I said that the first dead are our first masters, those who unlock the door for us that opens onto the other side, if only we are willing to bear it. Writing, in its noblest function, is the attempt to unerase, to unearth, to find the primitive picture again, ours, the one that frightens us.
~Helene Cixous, Three Steps on the Ladder of Writing
My early drafts are staggeringly bad. I’m not being falsely modest here, it’s just the way I work, and I’ve had to accept this about myself. The drafts are palimpsests that get deeper and bigger and broader each time I return to them, as the layers accrete. Some of the layers stay and some of them go in the end, but the first drafts are awful, unbelievable. I don’t know how to explain it, except that they have no movement, they don’t go anywhere, there’s no dialogue, nothing happens, they’re shallow, they’re trite. It’s all some kind of strange, wafty cerebration, and I don’t understand where I’m going.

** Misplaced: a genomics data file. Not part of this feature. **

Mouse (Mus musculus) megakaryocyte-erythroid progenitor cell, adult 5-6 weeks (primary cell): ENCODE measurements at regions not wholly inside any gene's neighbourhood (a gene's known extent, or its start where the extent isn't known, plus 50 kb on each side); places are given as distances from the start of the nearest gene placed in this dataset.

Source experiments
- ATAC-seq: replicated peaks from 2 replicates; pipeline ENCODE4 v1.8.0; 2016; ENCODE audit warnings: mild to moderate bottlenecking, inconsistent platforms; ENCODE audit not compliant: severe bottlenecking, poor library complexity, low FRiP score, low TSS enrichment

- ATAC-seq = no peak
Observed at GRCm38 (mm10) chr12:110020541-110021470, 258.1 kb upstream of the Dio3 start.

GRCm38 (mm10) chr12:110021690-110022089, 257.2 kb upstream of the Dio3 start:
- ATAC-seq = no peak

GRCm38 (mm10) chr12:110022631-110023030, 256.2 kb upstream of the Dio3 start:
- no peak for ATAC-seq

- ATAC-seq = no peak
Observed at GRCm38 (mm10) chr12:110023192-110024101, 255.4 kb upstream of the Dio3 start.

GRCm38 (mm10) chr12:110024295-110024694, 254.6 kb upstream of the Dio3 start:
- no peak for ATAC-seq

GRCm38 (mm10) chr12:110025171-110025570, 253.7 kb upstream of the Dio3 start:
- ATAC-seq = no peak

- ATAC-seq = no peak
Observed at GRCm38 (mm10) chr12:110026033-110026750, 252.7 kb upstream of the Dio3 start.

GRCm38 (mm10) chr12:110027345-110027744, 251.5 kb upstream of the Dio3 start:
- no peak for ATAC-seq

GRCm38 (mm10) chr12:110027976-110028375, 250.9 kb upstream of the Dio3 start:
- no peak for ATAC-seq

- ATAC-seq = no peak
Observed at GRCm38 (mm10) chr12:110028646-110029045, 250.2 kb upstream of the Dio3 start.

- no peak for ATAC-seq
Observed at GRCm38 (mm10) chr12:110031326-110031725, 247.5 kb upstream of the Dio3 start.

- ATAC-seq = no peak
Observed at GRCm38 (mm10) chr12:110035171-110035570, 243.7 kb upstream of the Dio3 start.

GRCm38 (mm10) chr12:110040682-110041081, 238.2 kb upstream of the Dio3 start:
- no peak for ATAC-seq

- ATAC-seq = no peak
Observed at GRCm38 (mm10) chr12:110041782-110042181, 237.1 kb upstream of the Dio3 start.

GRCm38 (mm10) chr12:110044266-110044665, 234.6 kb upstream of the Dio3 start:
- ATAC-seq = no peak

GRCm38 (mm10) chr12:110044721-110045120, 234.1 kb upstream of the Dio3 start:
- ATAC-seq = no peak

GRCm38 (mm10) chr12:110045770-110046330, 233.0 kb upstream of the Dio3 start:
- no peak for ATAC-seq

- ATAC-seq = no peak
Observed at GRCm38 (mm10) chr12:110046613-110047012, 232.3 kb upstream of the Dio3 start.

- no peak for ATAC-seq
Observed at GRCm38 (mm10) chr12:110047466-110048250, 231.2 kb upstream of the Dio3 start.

Andrea Barrett (via mttbll)
(Source: theparisreview.org, via mttbll)